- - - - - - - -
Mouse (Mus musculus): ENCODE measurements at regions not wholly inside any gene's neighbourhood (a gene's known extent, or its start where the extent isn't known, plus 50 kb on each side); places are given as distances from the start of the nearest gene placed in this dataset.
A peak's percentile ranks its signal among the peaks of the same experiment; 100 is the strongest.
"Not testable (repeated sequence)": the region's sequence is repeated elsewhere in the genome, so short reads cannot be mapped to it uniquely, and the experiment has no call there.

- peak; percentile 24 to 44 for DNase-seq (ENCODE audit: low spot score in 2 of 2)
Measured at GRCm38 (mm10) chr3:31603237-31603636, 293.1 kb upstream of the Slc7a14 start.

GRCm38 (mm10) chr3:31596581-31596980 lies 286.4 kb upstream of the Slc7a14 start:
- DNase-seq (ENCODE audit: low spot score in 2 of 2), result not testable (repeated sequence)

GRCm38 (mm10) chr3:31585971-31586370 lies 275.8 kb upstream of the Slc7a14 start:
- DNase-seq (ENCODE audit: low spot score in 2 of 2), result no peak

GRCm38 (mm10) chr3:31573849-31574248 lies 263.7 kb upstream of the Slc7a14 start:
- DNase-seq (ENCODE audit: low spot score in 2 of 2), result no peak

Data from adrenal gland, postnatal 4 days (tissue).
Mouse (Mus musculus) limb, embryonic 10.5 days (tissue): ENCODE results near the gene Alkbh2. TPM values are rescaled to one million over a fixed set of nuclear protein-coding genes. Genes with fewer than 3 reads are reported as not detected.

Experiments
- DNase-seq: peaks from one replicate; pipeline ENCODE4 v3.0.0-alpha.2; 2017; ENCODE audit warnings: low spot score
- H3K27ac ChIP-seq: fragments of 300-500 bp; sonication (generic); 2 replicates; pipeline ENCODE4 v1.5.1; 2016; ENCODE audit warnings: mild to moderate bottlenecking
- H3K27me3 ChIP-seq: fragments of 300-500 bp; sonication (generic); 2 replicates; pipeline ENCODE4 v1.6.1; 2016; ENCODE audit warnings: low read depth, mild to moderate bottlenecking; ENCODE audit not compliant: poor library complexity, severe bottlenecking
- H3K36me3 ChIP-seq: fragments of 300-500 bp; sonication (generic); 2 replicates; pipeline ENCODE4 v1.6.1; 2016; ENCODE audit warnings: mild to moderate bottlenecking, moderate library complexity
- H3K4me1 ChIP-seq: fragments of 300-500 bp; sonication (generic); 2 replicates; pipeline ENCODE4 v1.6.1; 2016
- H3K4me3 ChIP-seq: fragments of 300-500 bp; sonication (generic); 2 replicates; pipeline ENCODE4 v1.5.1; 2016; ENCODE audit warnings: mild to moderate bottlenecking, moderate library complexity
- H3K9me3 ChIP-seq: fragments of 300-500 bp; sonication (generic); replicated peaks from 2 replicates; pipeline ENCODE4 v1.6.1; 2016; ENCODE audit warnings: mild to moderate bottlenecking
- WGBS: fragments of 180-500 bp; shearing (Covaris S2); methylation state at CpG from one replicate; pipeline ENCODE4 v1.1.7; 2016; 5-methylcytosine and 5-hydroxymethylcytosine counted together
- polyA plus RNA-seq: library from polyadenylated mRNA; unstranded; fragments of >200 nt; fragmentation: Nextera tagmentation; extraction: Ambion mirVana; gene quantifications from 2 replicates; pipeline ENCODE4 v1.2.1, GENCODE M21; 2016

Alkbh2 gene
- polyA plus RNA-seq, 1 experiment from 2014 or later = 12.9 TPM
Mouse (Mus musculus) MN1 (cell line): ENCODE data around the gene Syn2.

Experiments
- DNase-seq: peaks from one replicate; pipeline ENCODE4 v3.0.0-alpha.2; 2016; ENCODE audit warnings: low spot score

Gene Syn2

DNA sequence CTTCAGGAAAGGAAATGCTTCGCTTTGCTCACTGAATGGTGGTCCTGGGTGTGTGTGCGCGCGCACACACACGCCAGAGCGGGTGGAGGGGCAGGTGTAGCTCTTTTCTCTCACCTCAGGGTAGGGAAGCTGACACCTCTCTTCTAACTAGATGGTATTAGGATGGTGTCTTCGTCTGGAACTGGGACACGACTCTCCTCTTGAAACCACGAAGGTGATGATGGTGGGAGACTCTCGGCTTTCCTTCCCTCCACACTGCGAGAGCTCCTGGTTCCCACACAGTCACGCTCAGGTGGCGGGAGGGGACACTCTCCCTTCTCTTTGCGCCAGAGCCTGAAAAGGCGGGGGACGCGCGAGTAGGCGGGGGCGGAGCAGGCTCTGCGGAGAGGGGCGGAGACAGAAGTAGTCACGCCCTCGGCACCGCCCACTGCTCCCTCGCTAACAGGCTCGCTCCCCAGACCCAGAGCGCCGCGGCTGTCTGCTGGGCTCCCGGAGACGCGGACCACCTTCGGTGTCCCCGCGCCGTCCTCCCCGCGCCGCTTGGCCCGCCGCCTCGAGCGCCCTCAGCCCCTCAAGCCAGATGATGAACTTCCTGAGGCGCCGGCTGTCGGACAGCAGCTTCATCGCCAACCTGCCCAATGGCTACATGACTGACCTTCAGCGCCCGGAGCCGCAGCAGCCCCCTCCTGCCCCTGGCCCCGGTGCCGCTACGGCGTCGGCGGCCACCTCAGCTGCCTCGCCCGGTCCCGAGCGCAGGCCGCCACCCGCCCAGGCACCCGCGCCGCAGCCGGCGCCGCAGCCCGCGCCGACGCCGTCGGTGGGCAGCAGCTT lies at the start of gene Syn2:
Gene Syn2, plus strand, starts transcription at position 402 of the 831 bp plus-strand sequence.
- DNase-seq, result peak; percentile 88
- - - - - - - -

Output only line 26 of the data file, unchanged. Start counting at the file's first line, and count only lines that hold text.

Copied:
Mouse (Mus musculus) MN1 (cell line): ENCODE data around the gene Syn2.